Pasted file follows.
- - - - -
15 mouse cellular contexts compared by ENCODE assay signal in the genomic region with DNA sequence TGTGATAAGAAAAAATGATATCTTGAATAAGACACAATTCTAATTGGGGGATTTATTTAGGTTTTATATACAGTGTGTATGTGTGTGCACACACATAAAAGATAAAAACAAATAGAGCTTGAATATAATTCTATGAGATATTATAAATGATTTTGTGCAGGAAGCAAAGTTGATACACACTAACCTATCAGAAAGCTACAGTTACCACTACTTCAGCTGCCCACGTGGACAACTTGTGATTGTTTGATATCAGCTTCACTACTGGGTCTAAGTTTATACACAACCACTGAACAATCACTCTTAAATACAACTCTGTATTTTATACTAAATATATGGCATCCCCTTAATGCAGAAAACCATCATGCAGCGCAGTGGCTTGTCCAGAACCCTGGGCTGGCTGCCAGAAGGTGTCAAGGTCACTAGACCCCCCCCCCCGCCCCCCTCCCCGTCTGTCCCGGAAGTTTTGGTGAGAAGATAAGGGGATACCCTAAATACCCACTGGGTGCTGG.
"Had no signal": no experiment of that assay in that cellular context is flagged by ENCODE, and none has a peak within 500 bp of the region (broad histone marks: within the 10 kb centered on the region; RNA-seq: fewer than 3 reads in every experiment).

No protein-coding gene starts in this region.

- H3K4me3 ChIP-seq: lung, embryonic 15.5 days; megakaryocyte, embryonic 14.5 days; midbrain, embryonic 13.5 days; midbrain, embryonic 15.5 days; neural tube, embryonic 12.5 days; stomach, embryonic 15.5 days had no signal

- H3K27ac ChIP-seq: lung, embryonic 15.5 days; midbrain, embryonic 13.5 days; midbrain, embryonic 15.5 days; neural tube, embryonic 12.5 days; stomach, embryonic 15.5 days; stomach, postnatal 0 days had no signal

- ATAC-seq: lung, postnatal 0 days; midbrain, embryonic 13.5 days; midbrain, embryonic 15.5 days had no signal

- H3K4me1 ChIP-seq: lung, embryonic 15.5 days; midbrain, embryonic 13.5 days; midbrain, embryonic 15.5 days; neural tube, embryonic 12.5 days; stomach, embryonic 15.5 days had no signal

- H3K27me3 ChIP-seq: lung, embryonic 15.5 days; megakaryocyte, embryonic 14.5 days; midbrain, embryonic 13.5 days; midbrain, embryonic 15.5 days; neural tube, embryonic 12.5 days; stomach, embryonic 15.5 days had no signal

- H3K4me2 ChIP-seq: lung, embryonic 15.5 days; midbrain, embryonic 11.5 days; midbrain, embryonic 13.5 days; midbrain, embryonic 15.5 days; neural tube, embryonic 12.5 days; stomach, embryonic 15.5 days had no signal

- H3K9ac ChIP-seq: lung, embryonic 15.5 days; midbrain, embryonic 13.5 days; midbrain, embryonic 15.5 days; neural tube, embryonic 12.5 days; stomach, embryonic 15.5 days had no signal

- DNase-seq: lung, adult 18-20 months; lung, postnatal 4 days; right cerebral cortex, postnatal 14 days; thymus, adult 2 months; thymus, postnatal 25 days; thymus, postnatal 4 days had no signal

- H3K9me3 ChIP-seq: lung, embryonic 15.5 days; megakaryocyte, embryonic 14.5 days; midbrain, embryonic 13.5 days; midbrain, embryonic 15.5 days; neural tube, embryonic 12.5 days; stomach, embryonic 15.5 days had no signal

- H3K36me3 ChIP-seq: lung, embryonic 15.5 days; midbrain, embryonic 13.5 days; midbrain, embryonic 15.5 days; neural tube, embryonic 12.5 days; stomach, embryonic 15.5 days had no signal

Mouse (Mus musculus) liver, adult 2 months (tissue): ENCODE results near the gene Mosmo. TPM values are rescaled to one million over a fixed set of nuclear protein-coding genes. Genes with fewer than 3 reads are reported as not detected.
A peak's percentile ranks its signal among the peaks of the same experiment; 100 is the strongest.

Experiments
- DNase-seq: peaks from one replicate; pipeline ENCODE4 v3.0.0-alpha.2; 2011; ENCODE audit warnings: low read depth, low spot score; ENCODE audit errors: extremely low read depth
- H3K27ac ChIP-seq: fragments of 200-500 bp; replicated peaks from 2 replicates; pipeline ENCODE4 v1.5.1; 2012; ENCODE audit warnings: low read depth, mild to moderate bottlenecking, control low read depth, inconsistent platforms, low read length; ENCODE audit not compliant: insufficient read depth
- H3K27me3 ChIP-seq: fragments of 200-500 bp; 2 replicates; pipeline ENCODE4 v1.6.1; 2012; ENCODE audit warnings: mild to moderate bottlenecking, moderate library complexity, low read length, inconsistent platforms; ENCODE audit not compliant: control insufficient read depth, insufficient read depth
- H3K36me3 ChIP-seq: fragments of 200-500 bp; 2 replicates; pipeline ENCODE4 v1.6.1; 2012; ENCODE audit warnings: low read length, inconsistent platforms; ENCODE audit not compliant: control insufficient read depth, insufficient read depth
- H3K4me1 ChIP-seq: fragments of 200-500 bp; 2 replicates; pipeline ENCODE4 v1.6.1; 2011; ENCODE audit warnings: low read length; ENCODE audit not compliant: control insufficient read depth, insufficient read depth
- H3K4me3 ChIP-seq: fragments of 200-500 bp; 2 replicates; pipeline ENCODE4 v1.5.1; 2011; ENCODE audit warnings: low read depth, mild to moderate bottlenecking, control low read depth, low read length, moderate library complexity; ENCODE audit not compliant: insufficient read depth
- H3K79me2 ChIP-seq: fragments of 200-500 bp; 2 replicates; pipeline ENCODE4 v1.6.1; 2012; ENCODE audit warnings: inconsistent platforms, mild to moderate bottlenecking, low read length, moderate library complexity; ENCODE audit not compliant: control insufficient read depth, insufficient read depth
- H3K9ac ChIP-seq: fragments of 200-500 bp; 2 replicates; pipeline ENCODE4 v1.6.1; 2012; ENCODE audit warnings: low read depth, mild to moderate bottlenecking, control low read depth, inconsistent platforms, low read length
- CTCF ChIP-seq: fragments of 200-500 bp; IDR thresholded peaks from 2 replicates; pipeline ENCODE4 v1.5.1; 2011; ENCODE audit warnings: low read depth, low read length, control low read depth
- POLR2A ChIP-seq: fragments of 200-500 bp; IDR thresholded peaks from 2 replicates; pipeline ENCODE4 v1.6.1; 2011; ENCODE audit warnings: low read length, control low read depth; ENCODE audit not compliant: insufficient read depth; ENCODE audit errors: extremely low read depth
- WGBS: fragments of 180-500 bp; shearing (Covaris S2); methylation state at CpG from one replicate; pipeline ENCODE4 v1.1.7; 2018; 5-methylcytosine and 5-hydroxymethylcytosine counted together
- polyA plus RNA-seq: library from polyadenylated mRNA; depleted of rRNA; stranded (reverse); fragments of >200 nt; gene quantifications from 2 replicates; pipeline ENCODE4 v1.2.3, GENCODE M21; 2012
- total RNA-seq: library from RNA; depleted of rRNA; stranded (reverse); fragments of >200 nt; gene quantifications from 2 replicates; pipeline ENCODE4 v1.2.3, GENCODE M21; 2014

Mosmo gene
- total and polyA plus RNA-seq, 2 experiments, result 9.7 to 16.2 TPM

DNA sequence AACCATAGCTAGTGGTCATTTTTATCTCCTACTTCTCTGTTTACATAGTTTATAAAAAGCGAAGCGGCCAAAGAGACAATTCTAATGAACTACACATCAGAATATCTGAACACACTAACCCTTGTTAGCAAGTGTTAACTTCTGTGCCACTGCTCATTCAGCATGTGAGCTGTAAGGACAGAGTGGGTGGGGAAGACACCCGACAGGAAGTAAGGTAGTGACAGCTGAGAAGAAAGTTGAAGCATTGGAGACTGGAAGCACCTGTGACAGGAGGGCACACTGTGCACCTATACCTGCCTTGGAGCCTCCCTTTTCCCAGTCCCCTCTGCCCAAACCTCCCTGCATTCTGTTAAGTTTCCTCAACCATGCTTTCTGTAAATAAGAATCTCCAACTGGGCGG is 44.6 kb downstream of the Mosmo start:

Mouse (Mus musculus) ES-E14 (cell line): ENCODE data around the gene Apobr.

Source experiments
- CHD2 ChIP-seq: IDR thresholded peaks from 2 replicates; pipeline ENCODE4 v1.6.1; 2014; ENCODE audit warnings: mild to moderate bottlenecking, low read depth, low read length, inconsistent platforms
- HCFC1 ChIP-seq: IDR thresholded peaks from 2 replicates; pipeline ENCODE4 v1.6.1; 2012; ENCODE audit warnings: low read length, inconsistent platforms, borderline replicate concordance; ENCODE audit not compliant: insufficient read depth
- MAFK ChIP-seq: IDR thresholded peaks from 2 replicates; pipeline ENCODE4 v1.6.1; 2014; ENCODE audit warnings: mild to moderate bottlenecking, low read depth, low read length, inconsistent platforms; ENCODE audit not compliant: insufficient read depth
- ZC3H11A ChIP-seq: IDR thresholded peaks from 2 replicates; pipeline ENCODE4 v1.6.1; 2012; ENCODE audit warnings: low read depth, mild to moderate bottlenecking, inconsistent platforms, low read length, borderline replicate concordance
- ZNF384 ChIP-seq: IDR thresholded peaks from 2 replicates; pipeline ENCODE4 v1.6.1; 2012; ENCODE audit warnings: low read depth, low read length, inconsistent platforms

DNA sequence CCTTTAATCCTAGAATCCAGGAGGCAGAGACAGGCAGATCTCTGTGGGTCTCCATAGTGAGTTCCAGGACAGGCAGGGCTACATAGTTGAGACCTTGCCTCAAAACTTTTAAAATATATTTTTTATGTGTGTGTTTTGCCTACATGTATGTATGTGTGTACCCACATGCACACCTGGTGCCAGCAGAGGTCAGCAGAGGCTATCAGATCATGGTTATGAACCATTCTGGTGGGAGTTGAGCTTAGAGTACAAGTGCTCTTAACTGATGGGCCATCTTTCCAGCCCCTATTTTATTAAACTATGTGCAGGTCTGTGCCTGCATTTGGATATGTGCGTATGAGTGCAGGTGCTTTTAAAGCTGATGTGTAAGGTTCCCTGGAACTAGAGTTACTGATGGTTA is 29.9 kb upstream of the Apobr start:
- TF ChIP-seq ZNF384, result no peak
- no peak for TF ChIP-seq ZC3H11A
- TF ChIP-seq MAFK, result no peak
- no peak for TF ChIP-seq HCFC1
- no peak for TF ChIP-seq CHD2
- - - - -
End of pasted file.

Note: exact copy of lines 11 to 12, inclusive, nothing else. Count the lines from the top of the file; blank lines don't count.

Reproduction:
- DNase-seq: lung, adult 18-20 months; lung, postnatal 4 days; right cerebral cortex, postnatal 14 days; thymus, adult 2 months; thymus, postnatal 25 days; thymus, postnatal 4 days had no signal

- H3K9me3 ChIP-seq: lung, embryonic 15.5 days; megakaryocyte, embryonic 14.5 days; midbrain, embryonic 13.5 days; midbrain, embryonic 15.5 days; neural tube, embryonic 12.5 days; stomach, embryonic 15.5 days had no signal